Monday, October 26, 2015

Monday's Poetry: "Johnny Sands"

by Pa Rock
Poetry Appreciator

"Johnny Sands" is an old American folk song that was popular in the 1840’s.  It is believed to have originated in Scotland - perhaps several centuries before it became familiar along the American frontier.  The Scottish version was often called “The Wily Auld Carle” or “The Wife of Kelso.”  It is the story of a scold of a wife who eventually gets her just deserts.

I came across this ballad of the hills in an old issue of the magazine, “Ozarks Mountaineer” (June 1993).   Vance Randolph, the famed Ozarks’ folklorist, recorded a version of the song in 1928 as he traipsed the hills gathering old stories, jokes, and songs.  This ancient ditty, "Johnny Sands," is a true piece of our American heritage.

As you read the words, imagine an aged, gnarled hand playing a handmade dulcimer softly in the background.

Johnny Sands
by Anonymous

A man whose name was Johnny Sands
Had married Betty Hague,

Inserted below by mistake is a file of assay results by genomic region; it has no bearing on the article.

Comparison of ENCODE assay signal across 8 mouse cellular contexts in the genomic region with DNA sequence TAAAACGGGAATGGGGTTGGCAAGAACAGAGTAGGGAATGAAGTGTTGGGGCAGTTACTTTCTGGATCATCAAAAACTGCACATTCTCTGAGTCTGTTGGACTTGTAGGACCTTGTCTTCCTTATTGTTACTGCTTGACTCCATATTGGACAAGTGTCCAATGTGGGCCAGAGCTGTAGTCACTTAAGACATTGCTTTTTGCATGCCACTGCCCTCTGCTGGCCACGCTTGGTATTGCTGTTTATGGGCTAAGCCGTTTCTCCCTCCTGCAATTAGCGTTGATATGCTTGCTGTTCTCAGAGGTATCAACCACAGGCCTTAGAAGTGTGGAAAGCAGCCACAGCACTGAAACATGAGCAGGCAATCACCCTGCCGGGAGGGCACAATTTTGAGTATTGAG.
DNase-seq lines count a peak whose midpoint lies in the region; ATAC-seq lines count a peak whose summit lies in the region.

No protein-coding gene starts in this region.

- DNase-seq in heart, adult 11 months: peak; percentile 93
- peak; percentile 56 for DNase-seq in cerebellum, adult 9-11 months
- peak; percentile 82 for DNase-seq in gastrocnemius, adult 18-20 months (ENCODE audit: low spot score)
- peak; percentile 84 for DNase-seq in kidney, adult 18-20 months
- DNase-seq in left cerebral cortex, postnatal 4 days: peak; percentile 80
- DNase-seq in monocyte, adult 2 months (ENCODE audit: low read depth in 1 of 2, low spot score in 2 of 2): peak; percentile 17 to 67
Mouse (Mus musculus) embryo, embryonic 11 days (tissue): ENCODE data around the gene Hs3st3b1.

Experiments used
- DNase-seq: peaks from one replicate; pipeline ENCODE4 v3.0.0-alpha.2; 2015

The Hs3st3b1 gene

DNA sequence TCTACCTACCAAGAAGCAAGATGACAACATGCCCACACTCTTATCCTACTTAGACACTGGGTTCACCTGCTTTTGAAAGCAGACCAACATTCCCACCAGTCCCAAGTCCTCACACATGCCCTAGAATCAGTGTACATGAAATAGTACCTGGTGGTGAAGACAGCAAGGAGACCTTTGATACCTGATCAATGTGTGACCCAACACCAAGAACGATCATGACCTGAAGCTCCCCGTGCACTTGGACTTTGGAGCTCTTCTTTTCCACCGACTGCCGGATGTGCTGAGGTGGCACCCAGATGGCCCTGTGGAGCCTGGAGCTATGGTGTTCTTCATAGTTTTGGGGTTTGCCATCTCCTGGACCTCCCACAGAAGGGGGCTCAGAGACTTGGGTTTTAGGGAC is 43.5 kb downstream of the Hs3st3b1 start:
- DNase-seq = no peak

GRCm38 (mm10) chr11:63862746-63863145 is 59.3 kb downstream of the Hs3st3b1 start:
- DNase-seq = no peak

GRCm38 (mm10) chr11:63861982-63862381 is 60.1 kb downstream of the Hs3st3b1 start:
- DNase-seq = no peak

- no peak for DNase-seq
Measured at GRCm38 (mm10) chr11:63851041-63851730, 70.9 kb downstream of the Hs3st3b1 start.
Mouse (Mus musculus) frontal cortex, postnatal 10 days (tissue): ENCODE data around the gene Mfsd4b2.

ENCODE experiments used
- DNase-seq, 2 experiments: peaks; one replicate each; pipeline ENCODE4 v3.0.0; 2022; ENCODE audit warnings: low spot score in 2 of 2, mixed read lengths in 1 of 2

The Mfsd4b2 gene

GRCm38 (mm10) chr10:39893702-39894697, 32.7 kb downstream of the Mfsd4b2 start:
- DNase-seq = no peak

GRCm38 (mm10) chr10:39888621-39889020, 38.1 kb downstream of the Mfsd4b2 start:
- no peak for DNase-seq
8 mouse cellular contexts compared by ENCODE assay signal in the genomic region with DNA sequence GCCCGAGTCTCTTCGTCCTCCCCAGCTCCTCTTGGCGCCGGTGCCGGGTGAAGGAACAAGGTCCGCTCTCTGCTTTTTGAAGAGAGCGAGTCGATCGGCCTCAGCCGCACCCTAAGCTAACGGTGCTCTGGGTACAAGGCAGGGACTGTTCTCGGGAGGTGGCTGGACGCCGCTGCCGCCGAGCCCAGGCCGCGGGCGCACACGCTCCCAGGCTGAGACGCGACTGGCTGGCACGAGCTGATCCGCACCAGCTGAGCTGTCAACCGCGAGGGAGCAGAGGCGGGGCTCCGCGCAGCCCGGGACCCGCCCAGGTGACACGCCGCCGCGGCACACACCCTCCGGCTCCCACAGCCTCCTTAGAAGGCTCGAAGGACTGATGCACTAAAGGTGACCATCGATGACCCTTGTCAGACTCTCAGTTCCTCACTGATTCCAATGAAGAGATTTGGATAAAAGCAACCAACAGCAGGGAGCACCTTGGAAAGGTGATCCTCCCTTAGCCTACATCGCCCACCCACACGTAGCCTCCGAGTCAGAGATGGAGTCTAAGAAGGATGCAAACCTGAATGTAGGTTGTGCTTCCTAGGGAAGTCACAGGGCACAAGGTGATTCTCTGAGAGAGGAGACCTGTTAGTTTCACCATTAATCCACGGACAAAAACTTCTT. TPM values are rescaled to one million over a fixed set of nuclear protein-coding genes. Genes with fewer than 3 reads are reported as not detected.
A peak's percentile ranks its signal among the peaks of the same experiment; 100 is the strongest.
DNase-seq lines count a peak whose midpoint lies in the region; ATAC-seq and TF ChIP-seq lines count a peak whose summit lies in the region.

And though she brought him gold and lands,
She proved a terrible plague;
For oh!  She was a scolding wife,
Full of caprice and whim,
He said that he was tired of life,
And she was tired of him,
And she was tired of him,
And she was tired of him.

Says he, “Then I will drown myself –
The river runs below,”
Says she, “Pray do, you silly elf,
I wished it long ago.”
Says he, “Upon the brink I’ll stand,
Do you run down the hill,
And push you in with all your might.”
Says she, “My love I will,”
Says she, “My love I will,”
Says she, “My love I will.”

“For fear that I should courage lack
And try to save my life,
Pray tie my hands behind my back;”
“I will,” replied his wife.
She tied them fast as you may think,
And when securely done,
“Now stand,” she says, “ upon the brink
And I’ll prepare to run,
And I’ll prepare to run,
And I’ll prepare to run.”

And down the hill his loving bride
Now ran with all her force
To push him in – he stepped aside
And she fell in, of course.
Now splashing, dashing like a fish,
“Oh save me Johnny Sands.”
“I can’t my dear, tho’ much I wish,
For you have tied my hands,
For you have tied my hands, 
For you have tied my hands.

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